This being said, as of 2020, the highest paying states are Oregon, Wisconsin, and Wyoming respectively. Despite not having cities as large as California or the New York-New Jersey area, these states tend to pay over $230,000 annually. Nevada, the fourth highest paying state, pays an average of $223,000 annually.

Type of Employer

CRNAs are important for all types of medical employers, from outpatient centers to hospitals to medical education centers. While every type of employer will have slightly different workloads and challenges, you’ll also find they offer different salaries.

Most CRNAs choose to work in private facilities where the salary tends to be higher. Outpatient care facilities are one of the highest paying centers with an average salary of $225,000. Public hospitals, on the other hand, pay an average of $196,000. Surprisingly, medical education centers pay slightly more with an average of $197,000.

Depending on the type of employer you choose to work for, you can expect a different salary. If you work independently, you’ll be paid differently than if you collaborate with other medical professionals.

Ways to Increase Your Salary as a CRNA

Once you’re working as a CRNA, you may find there are a few ways to increase your salary. Looking into career opportunities at higher paying facilities is always a good start, but if you want to be in a certain place, there are a few things you can do.

Earning extra certifications can improve your chances at earning a higher salary. Additionally, you can earn a bit extra with a doctorate. This is only the case for those who are already in a CRNA school or who have finished and are looking to increase their salary. If you are entering a CRNA school starting in 2022, a doctorate will be a requirement by 2025, meaning you will need one in order to start your career.

How to Become a CRNA

To become a CRNA, you’ll need to first earn your bachelors of science in nursing (BSN). Next, you need to pass your registered nurses exam and complete a masters degree. If you enter a CRNA school during or after 2022, you will also need to plan on completing a doctorate program

Before you can attend a CRNA school, you should take time to get experience as an RN. This is a common entry requirement for nurse anesthesia programs. Some schools may additionally require a certain amount of experience working in acute care. As entry requirements vary from school to school, be sure to carefully check with your prospective school before applying.

The schooling costs for CRNAs are high, usually around $220,000 not including extra certification fees and the costs for your doctorate. If you go to an out-of-state school, you may have to pay extra fees.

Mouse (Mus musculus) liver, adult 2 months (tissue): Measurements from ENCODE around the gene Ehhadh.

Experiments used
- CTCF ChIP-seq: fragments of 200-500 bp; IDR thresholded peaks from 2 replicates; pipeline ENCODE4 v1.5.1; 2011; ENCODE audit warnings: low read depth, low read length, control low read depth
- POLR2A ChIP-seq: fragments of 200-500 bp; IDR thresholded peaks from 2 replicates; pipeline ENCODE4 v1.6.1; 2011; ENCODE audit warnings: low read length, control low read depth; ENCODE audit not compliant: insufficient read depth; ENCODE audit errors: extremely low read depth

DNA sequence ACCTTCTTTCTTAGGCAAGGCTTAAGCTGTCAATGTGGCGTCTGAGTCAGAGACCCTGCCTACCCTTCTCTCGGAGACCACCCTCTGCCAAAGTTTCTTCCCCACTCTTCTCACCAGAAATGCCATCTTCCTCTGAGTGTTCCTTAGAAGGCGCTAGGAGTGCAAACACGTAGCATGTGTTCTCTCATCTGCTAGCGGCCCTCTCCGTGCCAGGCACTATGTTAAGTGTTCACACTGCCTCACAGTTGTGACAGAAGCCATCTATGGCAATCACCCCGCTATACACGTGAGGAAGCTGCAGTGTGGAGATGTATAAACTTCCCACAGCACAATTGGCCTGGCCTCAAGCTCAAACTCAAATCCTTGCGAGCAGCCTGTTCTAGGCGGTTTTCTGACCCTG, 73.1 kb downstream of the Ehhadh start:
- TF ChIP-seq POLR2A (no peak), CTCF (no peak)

Even with a loan, this is a lot of money which is why there are so few nurses that choose to go this route. With a salary of nearly $200,000+ in most states, many people consider it worthwhile. It’s up to you to make that decision on your own, though, as it is quite the commitment.

Best Traits in a CRNA

There are certain traits that make for a good CRNA just like there are certain traits that make for a good teacher or a good web designer. While you don’t need all of these traits in order to work as a CRNA or even be good at it, they will certainly help your in your work. You may even find that after a few years of experience, you develop these traits.

For some people, it’s easier to earn and grow your hard skills than it is to improve your soft skills, but every CRNA will need to demonstrate certain soft skills. Fortunately, you’ll have the opportunity to work on such skills during your schooling.

If you’re looking at improving your soft skills ahead of time or you simply want to know if you have the personality traits of a good CRNA, here are the best traits for a CRNA to have.

Attention to Details

Administering anesthesia is a very precise job and even the slightest miscalculation can cause complications during a procedure. Careful attention to detail will help a lot with your work.

Quick Thinking

As you probably already know, there is no such thing as a standard procedure. Every patient will present unique challenges which means that you need to be able to react quickly to anything no matter how unexpected it is.

Sometimes patients lie about their habits and when it comes to anesthesia, this can lead to sudden and catastrophic changes. To prevent a situation from escalating from bad to worse, you’ll need to be able to think on your feet and react quickly. Never assume that any procedure will be easy and without surprises.


No matter where you work or what career you end up in, being able and ready to take initiative is a way to stand out from others. As a CRNA, being able to complete your work without someone guiding you or telling your what to do step by step is important. 

Team Player

Even though CRNAs aren’t supervised in many states, you’ll still need to be able to work with others and be a good team player. While you may not be the surgeon, you’ll still be working with them. The best CRNAs are eager to collaborate with colleagues and work with their coworkers no matter what the situation calls for. 


As with every career, CRNAs should be able to communicate with their team during any procedure. In the medical field, miscommunication can lead to major consequences so for the sake of your patient, it’s important that you are able to communicate clearly and professionally with your colleagues. 

Final Notes

Becoming a CRNA is a lot of work and requires a lot of schooling, but it’s a very rewarding career path that pays well and is in high demand. You can find job opportunities almost wherever you look and can expect competitive pay and benefits. If you’re interested in a career as a CRNA, the best place to start is with a BSN and the best time to start is now.


Disclaimer: The viewpoint expressed in this article is the opinion of the author and is not necessarily the viewpoint of the owners or employees at Healthcare Staffing Innovations, LLC.